Lewis: I have to say, I just became a parent about a year and a half ago and it feels kind of similar to my son being born. You're holding this thing that you created.
It's quite an exciting feeling and so different to actually hold it (compared to reading a PDF). Confirms that it’s actually real and I didn't just dream about it.
Want to briefly read one endorsement that I love about this book;
“_Complexity made simple. This is a rare and precious book about NLP, transformers, and the growing ecosystem around them, Hugging Face. Whether these are still buzzwords to you or you already have a solid grasp of it all, the authors will navigate you with humor, scientific rigor, and plenty of code examples into the deepest secrets of the coolest technology around. From “off-the-shelf pre-trained” to “from-scratch custom” models, and from performance to missing labels issues, the authors address practically every real-life struggle of an ML engineer and provide state-of-the-art solutions, making this book destined to dictate the standards in the field for years to come._” —Luca Perrozi Ph.D., Data Science and Machine Learning Associate Manager at Accenture.
Lewis: One of the things that I experienced in my previous jobs before Hugging Face was there's this challenge in the industry when deploying these models into production; these models are really large in terms of the number of parameters and this adds a lot of complexity to the requirements you might have.
So for example, if you're trying to build a chatbot you need this model to be very fast and responsive. And most of the time these models are a bit too slow if you just take an off-the-shelf model, train it, and then try to integrate it into your application.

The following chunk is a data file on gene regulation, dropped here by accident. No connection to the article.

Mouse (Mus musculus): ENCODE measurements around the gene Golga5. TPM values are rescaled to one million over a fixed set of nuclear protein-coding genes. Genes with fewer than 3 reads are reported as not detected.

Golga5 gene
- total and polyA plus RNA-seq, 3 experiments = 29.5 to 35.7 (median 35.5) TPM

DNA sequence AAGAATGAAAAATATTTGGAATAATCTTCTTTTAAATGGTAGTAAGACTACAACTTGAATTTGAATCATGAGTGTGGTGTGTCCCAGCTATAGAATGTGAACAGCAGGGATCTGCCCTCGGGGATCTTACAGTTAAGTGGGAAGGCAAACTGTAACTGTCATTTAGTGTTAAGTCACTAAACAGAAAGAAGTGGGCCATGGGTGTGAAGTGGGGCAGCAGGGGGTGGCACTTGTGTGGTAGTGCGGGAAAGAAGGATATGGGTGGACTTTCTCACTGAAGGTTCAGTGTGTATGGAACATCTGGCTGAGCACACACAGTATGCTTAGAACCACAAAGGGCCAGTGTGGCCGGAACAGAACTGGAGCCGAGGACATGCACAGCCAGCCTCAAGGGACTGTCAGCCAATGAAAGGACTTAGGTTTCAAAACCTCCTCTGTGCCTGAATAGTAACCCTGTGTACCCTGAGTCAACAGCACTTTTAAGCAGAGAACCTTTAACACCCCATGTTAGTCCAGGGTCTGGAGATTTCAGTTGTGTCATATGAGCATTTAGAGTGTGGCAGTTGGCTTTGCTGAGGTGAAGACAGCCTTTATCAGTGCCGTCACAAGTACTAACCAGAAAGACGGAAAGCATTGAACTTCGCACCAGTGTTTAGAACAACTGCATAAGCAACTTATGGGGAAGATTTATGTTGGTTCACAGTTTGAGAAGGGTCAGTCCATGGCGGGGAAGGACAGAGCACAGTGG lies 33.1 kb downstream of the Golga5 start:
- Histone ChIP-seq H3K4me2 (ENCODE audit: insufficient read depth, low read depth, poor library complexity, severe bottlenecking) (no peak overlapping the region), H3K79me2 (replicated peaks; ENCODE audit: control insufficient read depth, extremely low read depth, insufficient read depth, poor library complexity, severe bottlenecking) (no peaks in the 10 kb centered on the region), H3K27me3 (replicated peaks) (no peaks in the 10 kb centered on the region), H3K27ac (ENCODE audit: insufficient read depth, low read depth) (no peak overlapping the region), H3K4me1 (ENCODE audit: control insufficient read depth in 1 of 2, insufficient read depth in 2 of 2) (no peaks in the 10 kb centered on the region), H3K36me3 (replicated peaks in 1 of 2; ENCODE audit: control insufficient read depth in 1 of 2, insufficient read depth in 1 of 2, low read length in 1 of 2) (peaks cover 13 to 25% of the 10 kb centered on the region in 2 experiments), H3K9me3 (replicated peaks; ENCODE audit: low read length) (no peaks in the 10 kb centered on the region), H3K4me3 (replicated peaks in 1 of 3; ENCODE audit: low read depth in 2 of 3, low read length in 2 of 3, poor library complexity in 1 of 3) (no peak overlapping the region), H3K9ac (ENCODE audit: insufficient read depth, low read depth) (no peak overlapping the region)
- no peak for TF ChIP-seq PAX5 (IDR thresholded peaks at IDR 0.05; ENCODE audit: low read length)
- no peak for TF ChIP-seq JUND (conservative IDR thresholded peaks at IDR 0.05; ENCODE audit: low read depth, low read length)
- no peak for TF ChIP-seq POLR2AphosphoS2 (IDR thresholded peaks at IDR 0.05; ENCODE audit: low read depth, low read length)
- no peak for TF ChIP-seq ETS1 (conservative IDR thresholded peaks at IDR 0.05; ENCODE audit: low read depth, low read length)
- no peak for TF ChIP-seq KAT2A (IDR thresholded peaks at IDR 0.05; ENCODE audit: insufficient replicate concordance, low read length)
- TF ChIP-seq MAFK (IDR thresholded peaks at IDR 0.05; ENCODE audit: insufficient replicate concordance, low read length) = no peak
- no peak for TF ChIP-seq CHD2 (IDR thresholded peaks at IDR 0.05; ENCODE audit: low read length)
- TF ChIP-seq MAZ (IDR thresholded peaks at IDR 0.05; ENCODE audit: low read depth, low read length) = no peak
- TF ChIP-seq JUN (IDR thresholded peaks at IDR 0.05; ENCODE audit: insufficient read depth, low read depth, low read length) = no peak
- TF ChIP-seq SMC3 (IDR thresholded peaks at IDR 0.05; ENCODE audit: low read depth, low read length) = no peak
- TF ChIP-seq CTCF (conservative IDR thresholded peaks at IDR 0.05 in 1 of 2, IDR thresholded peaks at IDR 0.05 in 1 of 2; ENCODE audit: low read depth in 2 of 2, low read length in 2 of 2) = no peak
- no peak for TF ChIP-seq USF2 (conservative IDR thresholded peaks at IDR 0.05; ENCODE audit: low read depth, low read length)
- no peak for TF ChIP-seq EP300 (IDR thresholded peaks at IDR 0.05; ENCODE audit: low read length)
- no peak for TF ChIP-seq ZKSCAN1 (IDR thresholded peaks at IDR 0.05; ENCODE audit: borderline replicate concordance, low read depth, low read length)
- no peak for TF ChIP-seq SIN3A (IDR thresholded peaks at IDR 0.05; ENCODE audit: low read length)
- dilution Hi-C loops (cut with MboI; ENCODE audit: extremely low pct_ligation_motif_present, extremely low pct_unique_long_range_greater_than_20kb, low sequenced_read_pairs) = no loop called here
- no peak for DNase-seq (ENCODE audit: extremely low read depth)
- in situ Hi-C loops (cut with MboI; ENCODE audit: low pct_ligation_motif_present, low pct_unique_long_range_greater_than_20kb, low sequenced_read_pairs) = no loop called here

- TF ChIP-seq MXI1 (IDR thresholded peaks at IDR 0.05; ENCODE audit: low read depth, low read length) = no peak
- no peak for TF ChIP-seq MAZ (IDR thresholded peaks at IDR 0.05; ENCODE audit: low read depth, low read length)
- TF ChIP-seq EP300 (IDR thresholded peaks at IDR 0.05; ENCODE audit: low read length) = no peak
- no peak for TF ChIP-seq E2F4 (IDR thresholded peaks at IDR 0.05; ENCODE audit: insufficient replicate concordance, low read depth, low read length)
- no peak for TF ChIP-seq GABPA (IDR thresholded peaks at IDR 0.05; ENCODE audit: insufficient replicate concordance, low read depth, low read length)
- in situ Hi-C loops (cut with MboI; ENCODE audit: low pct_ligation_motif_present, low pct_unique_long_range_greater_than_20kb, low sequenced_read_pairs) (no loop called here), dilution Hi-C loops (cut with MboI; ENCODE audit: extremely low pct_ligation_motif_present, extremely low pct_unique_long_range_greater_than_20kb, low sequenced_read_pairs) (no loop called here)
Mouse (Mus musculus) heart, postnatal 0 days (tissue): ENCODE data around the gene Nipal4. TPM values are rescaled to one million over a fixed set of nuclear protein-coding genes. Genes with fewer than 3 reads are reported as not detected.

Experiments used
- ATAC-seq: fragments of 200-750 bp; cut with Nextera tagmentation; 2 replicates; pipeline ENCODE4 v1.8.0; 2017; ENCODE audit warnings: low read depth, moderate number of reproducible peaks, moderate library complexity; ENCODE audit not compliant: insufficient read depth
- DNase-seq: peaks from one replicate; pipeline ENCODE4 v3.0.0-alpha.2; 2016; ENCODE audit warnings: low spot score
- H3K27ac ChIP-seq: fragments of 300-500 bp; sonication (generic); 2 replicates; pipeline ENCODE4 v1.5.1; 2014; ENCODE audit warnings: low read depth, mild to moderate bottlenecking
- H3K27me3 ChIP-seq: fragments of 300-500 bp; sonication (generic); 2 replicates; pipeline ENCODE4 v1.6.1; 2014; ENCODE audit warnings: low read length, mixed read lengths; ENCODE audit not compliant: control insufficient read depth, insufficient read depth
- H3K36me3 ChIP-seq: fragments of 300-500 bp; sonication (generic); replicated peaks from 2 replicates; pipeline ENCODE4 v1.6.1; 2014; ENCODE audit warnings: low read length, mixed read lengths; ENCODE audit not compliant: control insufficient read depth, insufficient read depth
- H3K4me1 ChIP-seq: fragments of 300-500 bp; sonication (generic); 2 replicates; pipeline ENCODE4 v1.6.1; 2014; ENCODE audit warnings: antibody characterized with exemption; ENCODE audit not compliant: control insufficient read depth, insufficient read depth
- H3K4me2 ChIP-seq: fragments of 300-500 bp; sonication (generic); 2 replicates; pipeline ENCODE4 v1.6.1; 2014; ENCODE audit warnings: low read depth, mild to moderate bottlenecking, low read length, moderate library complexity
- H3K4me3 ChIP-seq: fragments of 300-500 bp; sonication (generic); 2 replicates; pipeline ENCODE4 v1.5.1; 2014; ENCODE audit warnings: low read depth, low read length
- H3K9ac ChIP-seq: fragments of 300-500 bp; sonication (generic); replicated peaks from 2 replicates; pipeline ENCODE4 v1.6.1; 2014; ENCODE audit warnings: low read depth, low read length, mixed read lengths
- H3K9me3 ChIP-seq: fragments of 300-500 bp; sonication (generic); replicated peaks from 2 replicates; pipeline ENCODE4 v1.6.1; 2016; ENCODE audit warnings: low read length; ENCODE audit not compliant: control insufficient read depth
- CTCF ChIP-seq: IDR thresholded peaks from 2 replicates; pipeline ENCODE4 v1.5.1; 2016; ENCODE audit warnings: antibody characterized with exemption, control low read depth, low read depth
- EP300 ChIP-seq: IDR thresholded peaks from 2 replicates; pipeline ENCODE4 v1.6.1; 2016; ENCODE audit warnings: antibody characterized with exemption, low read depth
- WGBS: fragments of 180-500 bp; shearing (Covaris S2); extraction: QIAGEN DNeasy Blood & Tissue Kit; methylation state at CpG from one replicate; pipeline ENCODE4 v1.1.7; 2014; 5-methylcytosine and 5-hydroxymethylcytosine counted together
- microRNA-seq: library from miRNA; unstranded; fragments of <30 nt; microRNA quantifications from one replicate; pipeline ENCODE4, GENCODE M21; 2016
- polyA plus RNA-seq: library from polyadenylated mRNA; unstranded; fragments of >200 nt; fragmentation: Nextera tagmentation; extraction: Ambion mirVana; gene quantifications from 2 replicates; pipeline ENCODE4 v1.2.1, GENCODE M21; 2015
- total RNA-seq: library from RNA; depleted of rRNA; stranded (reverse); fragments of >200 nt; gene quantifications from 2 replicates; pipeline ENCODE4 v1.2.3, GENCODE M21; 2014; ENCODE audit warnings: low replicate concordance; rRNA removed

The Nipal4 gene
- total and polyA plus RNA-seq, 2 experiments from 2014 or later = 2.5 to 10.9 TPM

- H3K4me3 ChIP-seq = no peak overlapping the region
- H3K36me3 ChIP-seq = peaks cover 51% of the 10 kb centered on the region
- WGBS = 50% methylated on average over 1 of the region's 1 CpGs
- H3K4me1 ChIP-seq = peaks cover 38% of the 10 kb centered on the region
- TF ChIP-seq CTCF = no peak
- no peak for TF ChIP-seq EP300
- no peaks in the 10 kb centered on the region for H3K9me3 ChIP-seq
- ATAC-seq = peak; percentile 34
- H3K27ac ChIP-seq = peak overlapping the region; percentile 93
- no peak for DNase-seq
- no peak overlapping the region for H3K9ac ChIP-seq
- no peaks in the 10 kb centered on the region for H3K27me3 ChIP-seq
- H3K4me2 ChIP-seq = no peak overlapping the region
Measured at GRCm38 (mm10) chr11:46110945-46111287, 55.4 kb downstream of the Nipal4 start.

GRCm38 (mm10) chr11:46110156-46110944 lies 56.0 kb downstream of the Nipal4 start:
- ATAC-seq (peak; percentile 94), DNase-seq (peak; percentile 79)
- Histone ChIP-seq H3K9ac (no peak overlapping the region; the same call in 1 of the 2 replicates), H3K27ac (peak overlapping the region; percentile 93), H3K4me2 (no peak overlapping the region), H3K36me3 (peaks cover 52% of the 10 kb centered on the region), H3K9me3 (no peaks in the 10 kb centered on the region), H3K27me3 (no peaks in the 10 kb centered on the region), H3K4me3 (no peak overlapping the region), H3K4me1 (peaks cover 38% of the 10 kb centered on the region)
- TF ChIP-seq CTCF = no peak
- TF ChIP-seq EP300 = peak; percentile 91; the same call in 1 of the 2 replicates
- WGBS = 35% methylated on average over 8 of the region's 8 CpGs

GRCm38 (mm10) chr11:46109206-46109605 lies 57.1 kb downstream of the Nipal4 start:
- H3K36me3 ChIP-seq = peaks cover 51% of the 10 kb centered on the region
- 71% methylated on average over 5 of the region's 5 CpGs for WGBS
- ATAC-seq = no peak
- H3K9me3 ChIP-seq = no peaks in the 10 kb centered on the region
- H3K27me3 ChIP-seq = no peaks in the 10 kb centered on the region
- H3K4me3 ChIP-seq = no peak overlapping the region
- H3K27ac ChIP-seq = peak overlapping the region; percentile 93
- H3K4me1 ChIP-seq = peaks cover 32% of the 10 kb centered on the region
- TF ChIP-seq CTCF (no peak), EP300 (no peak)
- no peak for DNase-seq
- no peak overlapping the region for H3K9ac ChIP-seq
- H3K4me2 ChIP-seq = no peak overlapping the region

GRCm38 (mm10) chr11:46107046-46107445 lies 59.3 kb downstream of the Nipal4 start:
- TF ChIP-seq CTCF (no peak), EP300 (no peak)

So what I've been working on for the last few months on the transformers library is providing the functionality to export these models into a format that lets you run them much more efficiently using tools that we have at Hugging Face, but also just general tools in the open-source ecosystem.
In a way, the philosophy of the transformers library is like writing lots of code so that the users don't have to write that code.
In this particular example, what we're talking about is something called the ONNX format. It's a special format that is used in industry where you can basically have a model that's written in PyTorch but you can then convert it to TensorFlow or you can run it on some very dedicated hardware.
And if you actually look at what's needed to make this conversion happen in the transformers library, it's fairly gnarly. But we make it so that you only really have to run one line of code and the library will take care of you.